The binding of a viral RNA and a viral protein brings about a physical transformation that dupes host cells into enthusiastically copying the invading pathogen, according to a team of researchers from MIT, Harvard, and Harvard Medical School.
In the December 17 issue of Science, collaborators led by Professor Lee Gehrke of the Harvard-MIT Division of Health Sciences and Technology published dramatic three-dimensional images of RNA-protein interactions in alfalfa mosaic virus (AMV), a safe model for investigating single-strand, positive-sense RNA viruses. AMVs dangerous relatives include flaviviruses that cause dengue fever, Japanese encephalitis and West Nile disease.
Gehrke and other molecular virologists knew that AMV was not infectious unless its genomic RNAs bound viral protein, but the details were unknown. Laura Guogas, a postdoctoral associate in Gehrkes lab, decided to seek answers with x-ray crystallography.
Elizabeth A. Thomson | MIT News Office
New findings help to better calculate the oceans’ contribution to climate regulation
14.11.2018 | Jacobs University Bremen gGmbH
How algae and carbon fibers could sustainably reduce the athmospheric carbon dioxide concentration
14.11.2018 | Technische Universität München
Biochips have been developed at TU Wien (Vienna), on which tissue can be produced and examined. This allows supplying the tissue with different substances in a very controlled way.
Cultivating human cells in the Petri dish is not a big challenge today. Producing artificial tissue, however, permeated by fine blood vessels, is a much more...
Faster and secure data communication: This is the goal of a new joint project involving physicists from the University of Würzburg. The German Federal Ministry of Education and Research funds the project with 14.8 million euro.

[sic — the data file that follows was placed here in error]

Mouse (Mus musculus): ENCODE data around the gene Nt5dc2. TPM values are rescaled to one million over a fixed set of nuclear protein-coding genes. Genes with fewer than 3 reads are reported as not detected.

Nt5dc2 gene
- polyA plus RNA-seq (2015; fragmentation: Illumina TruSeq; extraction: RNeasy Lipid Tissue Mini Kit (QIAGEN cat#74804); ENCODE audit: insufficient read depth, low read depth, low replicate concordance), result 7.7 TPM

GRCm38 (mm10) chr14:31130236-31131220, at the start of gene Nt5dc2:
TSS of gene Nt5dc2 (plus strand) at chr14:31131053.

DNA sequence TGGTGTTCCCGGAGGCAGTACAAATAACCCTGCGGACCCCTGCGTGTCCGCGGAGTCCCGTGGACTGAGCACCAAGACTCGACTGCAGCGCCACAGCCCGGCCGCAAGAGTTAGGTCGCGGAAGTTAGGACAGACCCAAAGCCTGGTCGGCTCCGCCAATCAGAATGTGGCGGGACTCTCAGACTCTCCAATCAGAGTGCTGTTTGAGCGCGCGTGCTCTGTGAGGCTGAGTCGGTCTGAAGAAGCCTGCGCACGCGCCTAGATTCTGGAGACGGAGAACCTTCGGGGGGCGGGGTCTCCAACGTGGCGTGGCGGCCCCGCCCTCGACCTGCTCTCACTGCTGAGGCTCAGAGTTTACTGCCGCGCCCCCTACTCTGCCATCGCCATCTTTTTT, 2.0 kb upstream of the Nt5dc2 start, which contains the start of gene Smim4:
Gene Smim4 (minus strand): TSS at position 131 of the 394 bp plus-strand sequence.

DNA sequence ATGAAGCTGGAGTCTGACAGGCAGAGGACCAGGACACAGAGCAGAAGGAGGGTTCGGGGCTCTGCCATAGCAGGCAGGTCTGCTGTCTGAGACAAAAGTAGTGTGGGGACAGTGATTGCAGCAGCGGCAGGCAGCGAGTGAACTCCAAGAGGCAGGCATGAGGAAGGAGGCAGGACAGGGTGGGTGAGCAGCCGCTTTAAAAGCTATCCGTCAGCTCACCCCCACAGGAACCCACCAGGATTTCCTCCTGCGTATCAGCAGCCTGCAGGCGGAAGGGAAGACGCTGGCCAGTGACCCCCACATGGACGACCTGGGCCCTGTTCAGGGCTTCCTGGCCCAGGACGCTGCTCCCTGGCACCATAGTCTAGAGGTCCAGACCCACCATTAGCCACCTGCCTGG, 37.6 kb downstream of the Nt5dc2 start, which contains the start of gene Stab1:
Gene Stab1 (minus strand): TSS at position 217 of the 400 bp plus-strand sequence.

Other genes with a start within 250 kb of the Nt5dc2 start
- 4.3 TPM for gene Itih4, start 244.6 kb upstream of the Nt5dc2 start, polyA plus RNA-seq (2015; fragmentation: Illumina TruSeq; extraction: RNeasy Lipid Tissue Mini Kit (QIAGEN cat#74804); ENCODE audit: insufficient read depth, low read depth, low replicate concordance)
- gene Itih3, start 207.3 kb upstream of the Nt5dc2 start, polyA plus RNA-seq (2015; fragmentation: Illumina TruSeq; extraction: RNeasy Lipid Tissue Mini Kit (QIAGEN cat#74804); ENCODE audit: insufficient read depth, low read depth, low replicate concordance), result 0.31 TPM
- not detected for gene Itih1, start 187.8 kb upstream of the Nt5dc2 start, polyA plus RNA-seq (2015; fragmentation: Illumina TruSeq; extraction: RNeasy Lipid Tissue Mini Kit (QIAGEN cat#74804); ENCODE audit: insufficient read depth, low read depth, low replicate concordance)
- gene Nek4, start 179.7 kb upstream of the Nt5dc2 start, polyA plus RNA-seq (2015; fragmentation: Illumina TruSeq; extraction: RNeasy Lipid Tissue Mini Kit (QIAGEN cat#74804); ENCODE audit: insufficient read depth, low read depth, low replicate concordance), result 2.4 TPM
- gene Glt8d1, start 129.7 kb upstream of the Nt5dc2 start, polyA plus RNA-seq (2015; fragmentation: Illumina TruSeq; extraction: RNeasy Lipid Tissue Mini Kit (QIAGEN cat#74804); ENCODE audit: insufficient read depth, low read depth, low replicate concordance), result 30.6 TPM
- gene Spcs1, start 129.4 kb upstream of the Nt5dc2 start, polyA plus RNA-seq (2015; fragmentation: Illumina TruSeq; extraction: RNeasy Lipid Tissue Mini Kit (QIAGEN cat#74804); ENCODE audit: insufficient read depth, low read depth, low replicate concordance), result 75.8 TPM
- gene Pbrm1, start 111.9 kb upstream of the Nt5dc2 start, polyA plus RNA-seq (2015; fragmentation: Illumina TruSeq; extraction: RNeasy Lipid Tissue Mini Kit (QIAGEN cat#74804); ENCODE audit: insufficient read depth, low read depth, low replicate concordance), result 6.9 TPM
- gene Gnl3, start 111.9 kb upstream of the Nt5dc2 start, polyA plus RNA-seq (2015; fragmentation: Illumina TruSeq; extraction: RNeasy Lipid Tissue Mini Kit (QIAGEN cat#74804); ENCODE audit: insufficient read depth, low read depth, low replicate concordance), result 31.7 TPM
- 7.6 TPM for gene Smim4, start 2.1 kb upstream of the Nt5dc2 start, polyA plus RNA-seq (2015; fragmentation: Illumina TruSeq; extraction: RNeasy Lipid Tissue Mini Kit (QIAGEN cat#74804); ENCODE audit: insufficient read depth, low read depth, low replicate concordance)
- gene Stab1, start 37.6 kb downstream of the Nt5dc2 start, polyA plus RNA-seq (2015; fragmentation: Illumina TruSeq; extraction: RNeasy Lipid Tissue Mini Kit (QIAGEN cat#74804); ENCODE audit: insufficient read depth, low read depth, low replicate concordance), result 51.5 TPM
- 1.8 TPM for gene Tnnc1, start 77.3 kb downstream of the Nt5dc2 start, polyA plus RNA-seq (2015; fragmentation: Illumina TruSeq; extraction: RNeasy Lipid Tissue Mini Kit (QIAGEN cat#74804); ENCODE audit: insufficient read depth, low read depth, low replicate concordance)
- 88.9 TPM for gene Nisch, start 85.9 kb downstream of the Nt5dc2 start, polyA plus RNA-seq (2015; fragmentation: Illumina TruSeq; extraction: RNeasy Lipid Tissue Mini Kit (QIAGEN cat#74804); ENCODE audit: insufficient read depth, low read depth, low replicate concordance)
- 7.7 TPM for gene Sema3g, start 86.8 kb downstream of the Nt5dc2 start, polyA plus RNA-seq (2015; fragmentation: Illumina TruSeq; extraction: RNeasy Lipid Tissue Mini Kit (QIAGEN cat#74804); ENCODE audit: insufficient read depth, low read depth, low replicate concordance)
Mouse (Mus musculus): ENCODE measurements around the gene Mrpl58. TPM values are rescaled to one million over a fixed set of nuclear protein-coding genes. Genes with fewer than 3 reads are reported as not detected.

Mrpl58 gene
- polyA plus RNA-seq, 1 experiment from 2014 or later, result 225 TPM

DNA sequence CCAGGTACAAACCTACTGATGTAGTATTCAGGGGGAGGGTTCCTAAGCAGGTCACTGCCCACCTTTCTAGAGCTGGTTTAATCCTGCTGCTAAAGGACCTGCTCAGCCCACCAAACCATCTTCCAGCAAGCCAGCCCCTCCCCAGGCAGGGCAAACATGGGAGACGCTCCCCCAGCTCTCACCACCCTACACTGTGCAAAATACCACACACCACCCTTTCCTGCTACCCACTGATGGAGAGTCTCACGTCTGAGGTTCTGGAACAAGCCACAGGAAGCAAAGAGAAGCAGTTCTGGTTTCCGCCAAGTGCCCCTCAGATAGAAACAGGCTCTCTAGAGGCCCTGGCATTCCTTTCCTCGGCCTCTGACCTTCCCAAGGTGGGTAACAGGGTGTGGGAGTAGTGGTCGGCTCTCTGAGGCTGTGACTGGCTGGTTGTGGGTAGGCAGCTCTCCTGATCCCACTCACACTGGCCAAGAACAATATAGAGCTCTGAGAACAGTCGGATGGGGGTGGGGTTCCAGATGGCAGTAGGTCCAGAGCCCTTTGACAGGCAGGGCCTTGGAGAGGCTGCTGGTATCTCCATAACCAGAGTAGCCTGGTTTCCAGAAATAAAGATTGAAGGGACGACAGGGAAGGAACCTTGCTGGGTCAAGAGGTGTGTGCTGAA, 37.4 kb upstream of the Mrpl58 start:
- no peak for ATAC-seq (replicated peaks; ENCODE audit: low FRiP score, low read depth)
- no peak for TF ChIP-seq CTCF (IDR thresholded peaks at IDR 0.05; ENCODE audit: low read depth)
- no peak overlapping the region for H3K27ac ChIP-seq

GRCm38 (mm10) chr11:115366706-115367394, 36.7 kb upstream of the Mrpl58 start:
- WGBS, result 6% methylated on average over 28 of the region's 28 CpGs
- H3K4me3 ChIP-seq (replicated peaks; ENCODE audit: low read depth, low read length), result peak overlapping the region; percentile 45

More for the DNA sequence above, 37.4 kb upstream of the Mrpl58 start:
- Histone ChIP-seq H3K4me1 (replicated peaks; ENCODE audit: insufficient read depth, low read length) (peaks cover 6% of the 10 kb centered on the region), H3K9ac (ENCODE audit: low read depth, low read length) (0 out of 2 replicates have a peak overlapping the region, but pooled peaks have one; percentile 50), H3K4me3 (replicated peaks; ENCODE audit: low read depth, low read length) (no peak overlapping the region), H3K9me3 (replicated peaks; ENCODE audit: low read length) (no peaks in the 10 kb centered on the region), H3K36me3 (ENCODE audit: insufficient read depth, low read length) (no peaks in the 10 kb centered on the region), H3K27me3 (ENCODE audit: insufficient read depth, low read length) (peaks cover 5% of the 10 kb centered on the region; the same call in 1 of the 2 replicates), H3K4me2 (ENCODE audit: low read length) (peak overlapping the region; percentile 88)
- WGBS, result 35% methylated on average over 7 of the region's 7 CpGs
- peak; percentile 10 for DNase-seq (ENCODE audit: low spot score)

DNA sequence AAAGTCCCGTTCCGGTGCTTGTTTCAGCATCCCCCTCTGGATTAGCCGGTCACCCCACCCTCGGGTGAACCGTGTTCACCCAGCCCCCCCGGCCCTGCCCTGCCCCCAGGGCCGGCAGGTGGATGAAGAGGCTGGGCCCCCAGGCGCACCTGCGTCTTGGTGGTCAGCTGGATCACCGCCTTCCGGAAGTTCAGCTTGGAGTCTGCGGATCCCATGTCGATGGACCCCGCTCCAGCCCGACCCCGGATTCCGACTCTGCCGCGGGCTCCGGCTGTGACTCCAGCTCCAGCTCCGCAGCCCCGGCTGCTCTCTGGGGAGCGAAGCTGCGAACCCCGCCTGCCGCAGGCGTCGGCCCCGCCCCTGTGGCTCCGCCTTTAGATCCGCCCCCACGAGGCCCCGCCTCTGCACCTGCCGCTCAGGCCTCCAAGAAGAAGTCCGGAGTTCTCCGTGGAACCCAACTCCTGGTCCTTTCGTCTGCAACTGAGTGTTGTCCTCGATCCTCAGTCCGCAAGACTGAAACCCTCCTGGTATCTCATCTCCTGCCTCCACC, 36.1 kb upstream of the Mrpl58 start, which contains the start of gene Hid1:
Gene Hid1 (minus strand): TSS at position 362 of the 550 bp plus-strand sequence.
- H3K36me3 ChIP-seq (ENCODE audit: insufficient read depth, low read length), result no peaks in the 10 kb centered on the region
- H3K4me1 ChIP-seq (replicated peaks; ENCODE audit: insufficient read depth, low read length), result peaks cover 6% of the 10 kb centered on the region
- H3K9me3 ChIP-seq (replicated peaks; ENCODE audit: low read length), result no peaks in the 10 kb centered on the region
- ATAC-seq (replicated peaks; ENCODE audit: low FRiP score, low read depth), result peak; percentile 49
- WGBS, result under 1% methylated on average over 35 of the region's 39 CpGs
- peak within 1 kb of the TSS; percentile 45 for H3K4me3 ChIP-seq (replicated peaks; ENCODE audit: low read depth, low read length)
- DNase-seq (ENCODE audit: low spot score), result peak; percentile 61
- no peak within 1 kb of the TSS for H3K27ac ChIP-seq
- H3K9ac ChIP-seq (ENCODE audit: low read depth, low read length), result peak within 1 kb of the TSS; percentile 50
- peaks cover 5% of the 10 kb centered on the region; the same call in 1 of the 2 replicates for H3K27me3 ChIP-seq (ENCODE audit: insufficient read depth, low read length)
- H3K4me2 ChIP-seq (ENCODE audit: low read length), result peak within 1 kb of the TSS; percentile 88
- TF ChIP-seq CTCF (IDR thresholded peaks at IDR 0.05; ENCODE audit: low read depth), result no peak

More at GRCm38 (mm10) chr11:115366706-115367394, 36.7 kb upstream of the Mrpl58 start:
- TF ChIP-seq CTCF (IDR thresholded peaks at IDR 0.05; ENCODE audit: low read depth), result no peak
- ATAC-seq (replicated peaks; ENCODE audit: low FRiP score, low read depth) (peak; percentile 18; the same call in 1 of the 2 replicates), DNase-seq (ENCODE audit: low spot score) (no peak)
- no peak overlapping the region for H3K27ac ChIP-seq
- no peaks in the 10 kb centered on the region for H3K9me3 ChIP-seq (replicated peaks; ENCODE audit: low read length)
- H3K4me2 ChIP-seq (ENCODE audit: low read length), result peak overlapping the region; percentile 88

In our digital world data security and secure communication are becoming more and more important. Quantum communication is a promising approach to achieve...
On Saturday, 10 November 2018, the research icebreaker Polarstern will leave its homeport of Bremerhaven, bound for Cape Town, South Africa.
When choosing materials to make something, trade-offs need to be made between a host of properties, such as thickness, stiffness and weight. Depending on the application in question, finding just the right balance is the difference between success and failure
Now, a team of Penn Engineers has demonstrated a new material they call "nanocardboard," an ultrathin equivalent of corrugated paper cardboard. A square...
Physicists at ETH Zurich demonstrate how errors that occur during the manipulation of quantum system can be monitored and corrected on the fly
The field of quantum computation has seen tremendous progress in recent years. Bit by bit, quantum devices start to challenge conventional computers, at least...
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14.11.2018 | Materials Sciences
14.11.2018 | Health and Medicine
14.11.2018 | Life Sciences